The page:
The fate of Globalive Wireless Management Corp. is in the hands of the federal cabinet, but Industry Minister Tony Clement has given no indication of when it will make a decision.
“I think there is some urgency” given that Globalive says its wants to launch its Wind Mobile brand soon, he told reporters in Toronto on Thursday. “On the other hand I’m not a big believer in ‘Ready, fire, aim,’ so if it takes us an extra couple of days to make the right decision, we’ll take the extra couple of days.”
Asked if a decision will be made before the end of the year, Clement would only say it has to be discussed by the cabinet.
Clement, in the city for a luncheon speech, said that he has just received letters of advice from the provinces about October’s controversial Canadian Radio-television and Telecommunications (CRTC) decision denying Globalive its carrier licence because the startup is dominated by its Egyptian partner, Orascom Telecom S.A.E.
That ruling has created a problem over interpreting the telecom foreign ownership requirements, for Clement and his department came to the opposite finding for Globalive earlier this year.
To decide what to do next, Clement has asked for opinions from a number of sides, including the telecommunications industry and wireless incumbents Bell Canada Enterprises Inc., Rogers Communications Inc. and Telus Corp., who opposed Globalive at October’s CRTC hearings.
Asked what the government will do, Clement said that “it’s still within cabinet to assess the situation … We’re sifting though all of that information and then we’ll be able to render an informed, and I believe correct, decision.”
Clement refused to say what his reaction was to the decision, which ran counter to his finding that Globalive met the Canadian ownership and control requirements under federal regulations.
“What you have in this case is that we both looked at the same set of laws and we both came to different opinions, which are based on subjective judgments,” he said. “And I use the term subjective not in a pejorative sense but there’s no objective test here. It’s all looking at the same set of facts and making a subjective judgment.”
However, he did partly address complaints from telecommunications industry consultants who said the division is affecting foreign investment in the sector as well as wireless competition.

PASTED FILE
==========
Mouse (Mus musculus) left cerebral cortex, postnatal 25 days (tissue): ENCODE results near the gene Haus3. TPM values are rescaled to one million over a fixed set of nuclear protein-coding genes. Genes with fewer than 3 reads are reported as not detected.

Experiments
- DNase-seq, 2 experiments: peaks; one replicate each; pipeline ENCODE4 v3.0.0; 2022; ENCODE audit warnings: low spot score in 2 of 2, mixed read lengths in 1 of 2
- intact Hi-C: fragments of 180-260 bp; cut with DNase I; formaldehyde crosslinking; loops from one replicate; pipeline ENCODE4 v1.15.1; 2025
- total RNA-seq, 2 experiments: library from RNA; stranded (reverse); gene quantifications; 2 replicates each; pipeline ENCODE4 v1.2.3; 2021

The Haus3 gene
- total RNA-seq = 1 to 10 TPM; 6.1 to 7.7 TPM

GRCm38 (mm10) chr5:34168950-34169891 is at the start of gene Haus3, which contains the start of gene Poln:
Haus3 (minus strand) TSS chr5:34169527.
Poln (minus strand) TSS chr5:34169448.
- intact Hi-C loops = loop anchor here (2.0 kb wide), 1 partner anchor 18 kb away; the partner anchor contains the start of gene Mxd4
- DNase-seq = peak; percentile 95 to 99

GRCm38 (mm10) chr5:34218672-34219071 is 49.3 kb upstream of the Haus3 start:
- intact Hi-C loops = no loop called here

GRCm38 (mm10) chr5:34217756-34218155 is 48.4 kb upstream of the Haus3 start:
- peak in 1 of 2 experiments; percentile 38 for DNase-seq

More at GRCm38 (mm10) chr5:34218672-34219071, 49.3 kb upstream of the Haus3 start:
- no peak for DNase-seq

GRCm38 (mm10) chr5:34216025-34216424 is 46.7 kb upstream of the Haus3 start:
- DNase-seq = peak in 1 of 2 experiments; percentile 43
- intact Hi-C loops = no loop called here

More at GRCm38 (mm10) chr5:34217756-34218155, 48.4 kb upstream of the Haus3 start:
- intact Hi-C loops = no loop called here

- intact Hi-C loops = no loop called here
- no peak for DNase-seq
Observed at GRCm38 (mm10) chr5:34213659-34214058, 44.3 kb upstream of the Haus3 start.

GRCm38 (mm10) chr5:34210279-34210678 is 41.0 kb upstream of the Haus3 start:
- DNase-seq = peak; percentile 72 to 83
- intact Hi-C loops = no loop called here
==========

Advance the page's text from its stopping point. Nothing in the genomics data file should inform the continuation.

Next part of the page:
“I want to say this for the markets and for observers, [that] the government’s policy is designed to increase competitiveness in the wireless space. That is important for Canadian consumers because it increases choice, it increases quality and it decreases cost. That still remains the policy of the government of Canada.”
He said the cabinet’s options include waiting for a formal appeal to cabinet of the CRTC ruling from Globalive, overturning or varying the ruling, kicking it back to the CRTC or letting it stand.
Few industry observers believe that the government would completely overturn the ruling. First, there are doubts the cabinet would over-rule an arm’s length body. Second, incumbents would launch court actions for allowing a company with overwhelming foreign debt, which they aren’t allowed to have, to compete against them.
Depending on the wording, slightly changing or clarifying the ruling could give Globalive the potential of launching. But a launch could be significantly delayed if the essence of the ruling is to require Globalive to find more Canadian funding. The company has already said it couldn’t find more Canadian money before the CRTC hearing, and the ruling has crippled efforts since.
Finally, forcing Globalive to make a formal cabinet appeal, or an appeal to the Federal Court, certainly would delay its launch.
Clement also refused to say whether he believes the impending launch of other startups — including Toronto-based DAVE Wireless Inc., Public Mobile Inc. and the new network of Quebecor Inc.s’ Videotron cable division – will be enough wireless competition for the government. “If I start to answers questions like that, that will lead to speculation [on what cabinet will do], and this is market-sensitive.”
While the CRTC ruling has put the launch of one startup in jeopardy, Clement defended the rules around last summer’s AWS auction, which set aside spectrum that only new entrants could bid on. The auction was successful, he said – in fact it pulled in more than $4 billion for the government, about twice more than was expected – in getting more competitors.
However, Clement refused to comment when a reporter pointed out that incumbents complain that the Canadian ownership of bidders should have been finalized and approved before the auction to avoid problems like Globalive, which arose after the government has cashed its cheque.
“We’re getting into an analysis of something that has not been responded to by the Canadian government, so I think the safest thing for me is to not speculate. We’ll all have the chance to discuss these issues in the fullness of time.”